Friday, June 21, 2013

Abigail Carroll: "In Gratitude"

For h, tiny fire
     in the hollow of the throat,
          opener of every hey

hi, how are you,
     hello; chums with c,
          with t, shy lover of s;

there and not
     there—never seen,
          hardly heard, yet

real as air
     fluttering the oak,
          holding up the hawk;

the sound
     of a yawn, of sleep, of heat,
          a match, its quivering

orange flame
     turning wood into light,
          light into breath;

the sound
     of stars if stars
          could be heard, perhaps

the sound
     of space; life speaking life:
          warm air endowed

to hard clay—
     a heart, hurt,
          a desire to be healed—

the work
     of bees stuck in the nubs
          of hollyhocks

and columbine, time
     to the extent that time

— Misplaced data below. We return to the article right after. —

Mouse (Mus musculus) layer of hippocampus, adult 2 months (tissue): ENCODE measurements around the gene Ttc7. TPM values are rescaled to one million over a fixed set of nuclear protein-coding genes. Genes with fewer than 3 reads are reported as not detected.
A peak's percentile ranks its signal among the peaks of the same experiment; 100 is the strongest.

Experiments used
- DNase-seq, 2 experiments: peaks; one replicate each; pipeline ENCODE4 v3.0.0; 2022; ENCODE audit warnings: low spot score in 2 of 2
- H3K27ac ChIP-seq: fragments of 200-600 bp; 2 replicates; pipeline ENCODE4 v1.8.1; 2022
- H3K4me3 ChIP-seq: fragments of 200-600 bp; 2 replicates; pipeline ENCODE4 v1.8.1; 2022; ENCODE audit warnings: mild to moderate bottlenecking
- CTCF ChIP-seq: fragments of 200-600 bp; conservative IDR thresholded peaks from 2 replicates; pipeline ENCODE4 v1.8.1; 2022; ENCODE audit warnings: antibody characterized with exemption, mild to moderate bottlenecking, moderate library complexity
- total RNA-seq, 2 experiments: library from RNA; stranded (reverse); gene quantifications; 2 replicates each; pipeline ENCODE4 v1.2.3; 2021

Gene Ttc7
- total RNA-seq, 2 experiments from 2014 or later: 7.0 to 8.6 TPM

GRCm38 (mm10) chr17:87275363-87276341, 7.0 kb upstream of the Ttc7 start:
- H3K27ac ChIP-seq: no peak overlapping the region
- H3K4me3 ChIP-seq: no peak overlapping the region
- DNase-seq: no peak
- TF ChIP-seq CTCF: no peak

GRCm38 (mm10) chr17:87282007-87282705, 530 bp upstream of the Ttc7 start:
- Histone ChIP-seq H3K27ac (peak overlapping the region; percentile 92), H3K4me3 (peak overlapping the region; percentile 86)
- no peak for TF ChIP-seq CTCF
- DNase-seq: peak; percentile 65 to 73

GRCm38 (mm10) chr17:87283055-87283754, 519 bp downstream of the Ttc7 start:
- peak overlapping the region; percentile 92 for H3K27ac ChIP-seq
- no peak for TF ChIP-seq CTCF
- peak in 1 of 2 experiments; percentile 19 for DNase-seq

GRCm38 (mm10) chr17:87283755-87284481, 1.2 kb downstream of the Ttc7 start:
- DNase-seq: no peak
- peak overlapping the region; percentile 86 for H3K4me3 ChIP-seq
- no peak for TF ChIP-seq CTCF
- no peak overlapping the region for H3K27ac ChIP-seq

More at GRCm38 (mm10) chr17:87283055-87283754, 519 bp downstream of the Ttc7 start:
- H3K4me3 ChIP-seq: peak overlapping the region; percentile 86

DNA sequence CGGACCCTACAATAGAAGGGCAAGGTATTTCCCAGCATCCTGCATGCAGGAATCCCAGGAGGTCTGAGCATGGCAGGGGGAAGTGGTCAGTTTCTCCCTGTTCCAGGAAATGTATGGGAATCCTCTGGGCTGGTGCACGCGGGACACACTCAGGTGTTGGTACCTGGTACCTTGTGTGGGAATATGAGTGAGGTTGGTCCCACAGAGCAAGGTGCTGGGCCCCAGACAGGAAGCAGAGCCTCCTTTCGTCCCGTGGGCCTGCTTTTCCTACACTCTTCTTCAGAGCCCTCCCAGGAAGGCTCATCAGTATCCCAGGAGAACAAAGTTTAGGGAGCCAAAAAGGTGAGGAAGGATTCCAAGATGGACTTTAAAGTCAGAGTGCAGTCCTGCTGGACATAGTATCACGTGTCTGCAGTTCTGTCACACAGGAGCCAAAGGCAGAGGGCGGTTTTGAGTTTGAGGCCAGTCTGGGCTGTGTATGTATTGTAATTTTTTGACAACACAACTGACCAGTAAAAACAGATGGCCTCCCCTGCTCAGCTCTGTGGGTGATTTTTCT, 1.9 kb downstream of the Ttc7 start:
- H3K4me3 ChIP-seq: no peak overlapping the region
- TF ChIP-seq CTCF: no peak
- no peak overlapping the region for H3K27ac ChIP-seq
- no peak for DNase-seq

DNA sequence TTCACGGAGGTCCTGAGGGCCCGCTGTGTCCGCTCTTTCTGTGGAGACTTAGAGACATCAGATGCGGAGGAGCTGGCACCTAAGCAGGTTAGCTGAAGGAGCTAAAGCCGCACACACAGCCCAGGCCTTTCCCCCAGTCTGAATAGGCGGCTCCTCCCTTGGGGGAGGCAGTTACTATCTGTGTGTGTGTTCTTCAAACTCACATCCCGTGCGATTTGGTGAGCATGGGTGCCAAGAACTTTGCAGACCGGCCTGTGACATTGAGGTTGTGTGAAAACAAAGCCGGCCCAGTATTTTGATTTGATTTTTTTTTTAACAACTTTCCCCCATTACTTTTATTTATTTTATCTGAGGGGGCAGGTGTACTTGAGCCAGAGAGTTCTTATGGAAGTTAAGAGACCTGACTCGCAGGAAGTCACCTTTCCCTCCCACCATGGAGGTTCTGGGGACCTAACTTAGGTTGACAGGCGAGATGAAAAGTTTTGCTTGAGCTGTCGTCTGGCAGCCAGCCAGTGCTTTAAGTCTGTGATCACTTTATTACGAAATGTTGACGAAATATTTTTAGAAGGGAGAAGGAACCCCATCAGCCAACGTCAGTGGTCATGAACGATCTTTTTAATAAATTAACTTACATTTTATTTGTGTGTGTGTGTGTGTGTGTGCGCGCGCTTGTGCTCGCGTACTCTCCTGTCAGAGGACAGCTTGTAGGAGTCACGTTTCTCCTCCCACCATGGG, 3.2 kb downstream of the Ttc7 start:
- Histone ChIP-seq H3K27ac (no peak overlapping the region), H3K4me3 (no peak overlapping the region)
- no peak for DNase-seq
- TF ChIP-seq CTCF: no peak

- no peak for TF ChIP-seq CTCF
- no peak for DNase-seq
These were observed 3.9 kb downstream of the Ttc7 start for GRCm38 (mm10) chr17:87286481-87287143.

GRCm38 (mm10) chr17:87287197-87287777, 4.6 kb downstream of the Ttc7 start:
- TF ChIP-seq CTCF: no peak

is light, is bright

as the match,
     the flame of the sun,
          real as the muffled hush

of sleep,
     the fluttering oak,
          the bee, the silent oh

in the throat
     when a hand is laid
          upon the shoulder;

     the body’s empty cry
          for filling, for loving,

for knowing
     the intimacy of breath,
          of half-breathed words

fragile as the stars:
     hollow, hush,

"In Gratitude" by Abigail Carroll. No other bibliographic information available. 

Photography credit: "Fire Letter H," by RAStudio (originally color).


1 comment :

  1. I found a web page on the poet: The biography is more recent than your posting of this poem. From (which lists her books and places she's been published): Carroll is a poet and author who holds a PhD in American Studies from Boston University, where she has taught history and writing. She makes her home in Vermont, where she serves as pastor of arts and spiritual formation at Church at the Well.


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